Skip to content

Whether or not to use seed treatment is an important decision

By Lyndon Hicks, P.Ag. Regional Crops Specialist Saskatchewan Ministry of Agriculture, Yorkton

            Choosing a seed treatment starts with knowing your seed quality and your seeding conditions.

            Good germination and vigour are still the number one priority. Seed treatments can provide protection from some diseases and insects but do not improve the quality of the seed. In other words, seed treatments do not make dead seed germinate and won’t improve the quality of bad seed.

            Deciding whether to use a seed treatment or not is the first step. Some conditions where seed treatments have been shown to be beneficial are: seeding early into cold soils, high level of seed borne disease, seed with mechanical damage such as cracking, and seeding into fields with seedling disease issues from previous years or potential insect problems.

            If you have good quality seed and are seeding into warm soils with no expected pathogen or insect pressure, then you may not see a benefit from seed treatment.

            It is extremely important to know what level of disease is in the seed you intend to plant. If you’re planning on using common or bin-run seed, a seed test is going to be a valuable piece of information. This information is even more important this year with the high level of diseased seed across the province.

            For pedigreed seed you will be provided this information. Saskatchewan Ministry of Agriculture has guidelines for seed borne disease for both cereals and pulse crops. These guidelines will make recommendations whether to use seed treatments or source different seed based on disease levels in your intended seed lot.

            With fusarium graminearum for example; with any seed over five per cent, it is recommended to find another seed source. If another seed source is not available, a seed treatment would be strongly recommended.

            With total fusarium can get away with higher levels but it is still recommended to use a seed treatment once levels get over five per cent As total fusarium spp levels approach 10 per cent or higher, consider another seed source. 

            Once the decision to use a seed treatment has been made, then you need to choose which one is best. For this you will need to know what pathogens or insects you need protection against.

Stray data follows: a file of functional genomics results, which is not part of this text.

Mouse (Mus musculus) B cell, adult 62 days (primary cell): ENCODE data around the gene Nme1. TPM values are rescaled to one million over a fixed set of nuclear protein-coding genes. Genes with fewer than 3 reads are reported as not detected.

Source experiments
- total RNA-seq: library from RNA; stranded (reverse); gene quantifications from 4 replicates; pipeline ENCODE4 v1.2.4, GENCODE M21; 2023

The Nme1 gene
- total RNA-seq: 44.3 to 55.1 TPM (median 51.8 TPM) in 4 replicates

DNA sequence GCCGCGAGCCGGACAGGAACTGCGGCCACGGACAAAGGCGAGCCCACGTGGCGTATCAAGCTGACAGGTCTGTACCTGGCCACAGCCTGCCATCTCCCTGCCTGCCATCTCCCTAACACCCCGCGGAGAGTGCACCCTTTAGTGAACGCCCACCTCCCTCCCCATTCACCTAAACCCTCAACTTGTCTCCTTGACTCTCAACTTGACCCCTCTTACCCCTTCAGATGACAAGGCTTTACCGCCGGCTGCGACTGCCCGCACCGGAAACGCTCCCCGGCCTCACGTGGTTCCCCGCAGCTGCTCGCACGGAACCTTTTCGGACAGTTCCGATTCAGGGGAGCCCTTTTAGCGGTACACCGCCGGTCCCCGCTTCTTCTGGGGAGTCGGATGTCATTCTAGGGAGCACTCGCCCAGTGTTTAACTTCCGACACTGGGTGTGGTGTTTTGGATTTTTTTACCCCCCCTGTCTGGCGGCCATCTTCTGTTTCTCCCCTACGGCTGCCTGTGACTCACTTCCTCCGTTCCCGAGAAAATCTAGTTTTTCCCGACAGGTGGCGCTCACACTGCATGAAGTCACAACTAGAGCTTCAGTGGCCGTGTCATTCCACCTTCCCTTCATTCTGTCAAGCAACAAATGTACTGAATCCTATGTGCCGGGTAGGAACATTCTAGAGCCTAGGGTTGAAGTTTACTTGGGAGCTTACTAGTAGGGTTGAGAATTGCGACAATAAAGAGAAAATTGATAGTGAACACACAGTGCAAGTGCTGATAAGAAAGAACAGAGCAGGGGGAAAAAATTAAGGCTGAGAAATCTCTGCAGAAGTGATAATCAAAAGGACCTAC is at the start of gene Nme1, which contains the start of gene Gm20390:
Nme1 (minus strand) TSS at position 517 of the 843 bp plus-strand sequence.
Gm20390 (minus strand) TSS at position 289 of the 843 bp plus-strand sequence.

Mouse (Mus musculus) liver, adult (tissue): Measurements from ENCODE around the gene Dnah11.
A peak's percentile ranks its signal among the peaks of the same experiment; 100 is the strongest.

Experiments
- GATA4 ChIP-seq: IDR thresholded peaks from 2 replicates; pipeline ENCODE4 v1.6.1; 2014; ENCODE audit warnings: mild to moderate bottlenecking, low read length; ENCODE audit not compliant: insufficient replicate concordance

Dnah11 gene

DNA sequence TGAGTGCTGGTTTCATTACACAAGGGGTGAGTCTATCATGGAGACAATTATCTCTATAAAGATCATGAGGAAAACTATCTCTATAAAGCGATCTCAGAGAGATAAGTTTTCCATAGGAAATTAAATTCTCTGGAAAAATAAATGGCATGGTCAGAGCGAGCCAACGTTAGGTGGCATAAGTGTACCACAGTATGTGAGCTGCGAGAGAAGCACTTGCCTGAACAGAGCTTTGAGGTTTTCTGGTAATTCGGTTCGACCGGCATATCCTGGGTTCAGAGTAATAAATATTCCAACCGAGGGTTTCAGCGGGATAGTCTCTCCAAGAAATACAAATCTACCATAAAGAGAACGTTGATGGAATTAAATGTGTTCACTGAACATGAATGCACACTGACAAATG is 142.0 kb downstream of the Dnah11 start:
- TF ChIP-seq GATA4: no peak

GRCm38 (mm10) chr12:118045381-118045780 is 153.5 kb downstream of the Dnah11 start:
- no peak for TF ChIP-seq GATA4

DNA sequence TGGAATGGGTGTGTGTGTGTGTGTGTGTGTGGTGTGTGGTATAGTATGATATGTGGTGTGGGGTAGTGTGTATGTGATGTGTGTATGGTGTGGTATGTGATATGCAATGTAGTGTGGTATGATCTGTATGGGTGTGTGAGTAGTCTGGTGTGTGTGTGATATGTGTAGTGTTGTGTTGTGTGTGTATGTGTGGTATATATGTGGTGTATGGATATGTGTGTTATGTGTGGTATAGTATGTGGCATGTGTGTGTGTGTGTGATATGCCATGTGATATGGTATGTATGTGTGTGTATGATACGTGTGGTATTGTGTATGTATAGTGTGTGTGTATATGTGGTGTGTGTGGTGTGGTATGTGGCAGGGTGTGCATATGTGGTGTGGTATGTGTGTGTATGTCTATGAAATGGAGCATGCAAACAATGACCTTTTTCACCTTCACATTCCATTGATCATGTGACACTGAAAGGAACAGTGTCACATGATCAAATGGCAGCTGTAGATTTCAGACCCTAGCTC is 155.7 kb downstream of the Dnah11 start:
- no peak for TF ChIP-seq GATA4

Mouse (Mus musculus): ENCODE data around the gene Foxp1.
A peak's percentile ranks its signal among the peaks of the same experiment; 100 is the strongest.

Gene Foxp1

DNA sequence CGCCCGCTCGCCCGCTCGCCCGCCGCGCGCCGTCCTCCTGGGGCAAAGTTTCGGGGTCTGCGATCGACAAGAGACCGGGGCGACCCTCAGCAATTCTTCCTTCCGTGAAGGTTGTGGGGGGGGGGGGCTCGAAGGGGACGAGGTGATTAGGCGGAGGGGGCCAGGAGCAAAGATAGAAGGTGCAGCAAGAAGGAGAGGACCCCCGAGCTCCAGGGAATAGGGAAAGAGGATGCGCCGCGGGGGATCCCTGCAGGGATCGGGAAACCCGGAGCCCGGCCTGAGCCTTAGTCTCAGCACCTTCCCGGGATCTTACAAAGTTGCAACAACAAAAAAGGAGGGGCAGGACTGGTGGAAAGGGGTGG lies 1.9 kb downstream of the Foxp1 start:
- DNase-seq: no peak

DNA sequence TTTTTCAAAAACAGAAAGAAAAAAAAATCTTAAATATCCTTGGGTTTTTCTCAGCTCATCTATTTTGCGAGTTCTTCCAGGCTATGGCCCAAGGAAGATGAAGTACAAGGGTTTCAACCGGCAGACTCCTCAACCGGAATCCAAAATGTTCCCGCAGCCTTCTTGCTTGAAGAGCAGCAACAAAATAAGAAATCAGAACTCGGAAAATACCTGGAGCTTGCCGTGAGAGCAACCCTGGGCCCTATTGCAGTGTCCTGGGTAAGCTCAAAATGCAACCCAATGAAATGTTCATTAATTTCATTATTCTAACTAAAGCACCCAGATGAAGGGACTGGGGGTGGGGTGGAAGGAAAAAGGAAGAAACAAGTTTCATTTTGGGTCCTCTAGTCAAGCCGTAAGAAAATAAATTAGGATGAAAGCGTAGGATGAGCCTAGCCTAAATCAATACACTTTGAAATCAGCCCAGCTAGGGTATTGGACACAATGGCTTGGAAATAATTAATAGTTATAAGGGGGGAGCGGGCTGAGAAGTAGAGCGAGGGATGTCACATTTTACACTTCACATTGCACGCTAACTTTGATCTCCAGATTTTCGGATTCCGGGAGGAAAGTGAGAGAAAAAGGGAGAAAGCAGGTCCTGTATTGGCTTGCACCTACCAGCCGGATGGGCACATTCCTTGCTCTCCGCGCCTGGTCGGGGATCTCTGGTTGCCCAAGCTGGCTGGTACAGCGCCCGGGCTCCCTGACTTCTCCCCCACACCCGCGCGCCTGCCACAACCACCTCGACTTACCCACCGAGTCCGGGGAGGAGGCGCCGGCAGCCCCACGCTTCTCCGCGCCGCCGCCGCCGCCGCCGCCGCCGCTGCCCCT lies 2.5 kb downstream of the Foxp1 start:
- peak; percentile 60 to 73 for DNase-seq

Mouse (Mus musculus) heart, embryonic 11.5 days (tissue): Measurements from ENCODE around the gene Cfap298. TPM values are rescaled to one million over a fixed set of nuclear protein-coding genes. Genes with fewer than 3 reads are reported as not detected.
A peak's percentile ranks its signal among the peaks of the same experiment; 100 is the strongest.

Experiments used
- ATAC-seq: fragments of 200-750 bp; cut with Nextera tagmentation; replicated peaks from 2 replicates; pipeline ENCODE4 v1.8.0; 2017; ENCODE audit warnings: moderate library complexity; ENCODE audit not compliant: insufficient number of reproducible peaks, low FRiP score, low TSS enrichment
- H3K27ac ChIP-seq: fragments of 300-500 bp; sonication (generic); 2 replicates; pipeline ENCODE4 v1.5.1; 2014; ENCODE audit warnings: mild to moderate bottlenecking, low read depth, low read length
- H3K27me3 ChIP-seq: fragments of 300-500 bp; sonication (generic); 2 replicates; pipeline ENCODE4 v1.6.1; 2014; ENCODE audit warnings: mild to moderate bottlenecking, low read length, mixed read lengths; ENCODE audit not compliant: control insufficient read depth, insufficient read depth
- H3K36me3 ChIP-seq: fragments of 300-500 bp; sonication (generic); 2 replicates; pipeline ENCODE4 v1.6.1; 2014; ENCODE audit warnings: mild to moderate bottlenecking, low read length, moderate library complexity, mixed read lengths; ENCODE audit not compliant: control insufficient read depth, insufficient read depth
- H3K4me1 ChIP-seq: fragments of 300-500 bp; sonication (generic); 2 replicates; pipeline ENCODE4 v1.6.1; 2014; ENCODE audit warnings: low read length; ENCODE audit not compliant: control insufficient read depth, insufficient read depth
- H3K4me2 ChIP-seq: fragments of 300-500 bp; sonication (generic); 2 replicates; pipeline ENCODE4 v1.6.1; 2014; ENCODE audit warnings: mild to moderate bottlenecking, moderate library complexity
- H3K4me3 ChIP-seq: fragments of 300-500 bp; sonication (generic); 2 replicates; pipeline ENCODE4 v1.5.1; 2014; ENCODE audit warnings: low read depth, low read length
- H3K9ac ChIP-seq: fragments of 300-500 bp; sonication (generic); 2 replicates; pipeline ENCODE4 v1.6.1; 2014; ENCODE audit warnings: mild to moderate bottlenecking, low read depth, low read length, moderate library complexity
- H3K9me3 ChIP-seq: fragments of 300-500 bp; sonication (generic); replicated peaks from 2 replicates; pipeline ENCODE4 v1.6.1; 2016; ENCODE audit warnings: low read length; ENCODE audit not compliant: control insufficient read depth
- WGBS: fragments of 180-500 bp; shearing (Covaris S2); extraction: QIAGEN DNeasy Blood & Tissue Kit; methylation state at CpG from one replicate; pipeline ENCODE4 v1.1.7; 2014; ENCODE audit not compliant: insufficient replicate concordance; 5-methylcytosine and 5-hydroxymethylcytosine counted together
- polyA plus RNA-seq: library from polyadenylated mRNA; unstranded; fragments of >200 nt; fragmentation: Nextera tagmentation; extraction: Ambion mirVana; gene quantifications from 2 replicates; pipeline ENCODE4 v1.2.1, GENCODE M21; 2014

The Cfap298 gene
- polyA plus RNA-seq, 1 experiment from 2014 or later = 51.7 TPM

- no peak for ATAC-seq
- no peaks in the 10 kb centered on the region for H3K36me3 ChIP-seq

With soil borne pathogens that cause seed and seedling diseases you may not know which pathogen will be present and most damaging each year.

            The pathogens involved can include fusarium spp., pythium, rhizoctonia, aphanomyces as well as cochliobolus sativus. Fusariumcontinues to be a challenge across Saskatchewan, making it a safe bet to assume is present in the soil.

            Pythiumandaphanomycesare particularly well adapted to wet, waterlogged soils and are less affected by temperature while rhizoctonia thrives under cool, moist early-season conditions.             These are just general guidelines as it is difficult to predict which organism may be more prevalent in your soils and most seed treatments can provide protection for most of the organisms mentioned.

            Other diseases that can be controlled by seed treatments include seed-borne ascochyta in pulses, smut, bunt and seed-borne septoria in cereals, as well as seed-borne blackleg and alternaria in oilseeds.

            Knowing your field history and seed disease levels will help with the decision whether protection from one of these diseases is warranted.

            For insect protection there are many product options that can provide protection from wireworms in cereals, flea beetles in pulses and cutworms in canola and mustard. If you had problems with any early-season insect in the past or suspect high pressure this year, then you may want to opt for a seed treatment with the added protection.

            There are a lot of products on the market so the choice can be difficult. It’s important to use a product that is registered for control of the disease or insect you are interested in.

            There are a couple other factors to consider as well, the first being application method. Some products are only available to commercial treaters, while others have on-farm applications. No matter which you choose, all products need to be applied properly assuring good coverage of each and every seed. Ease of application of the product is also worth considering.

            Seed treatments are a good choice if you are seeding early into cool, wet soils. It is added insurance to get your crop off to a healthy start. Remember that seed treatments are only effective if applied at the recommended rates and with good coverage. They typically provide protection for up to 21 to 28 days after seeding, depending on conditions, so monitoring your crop is still important.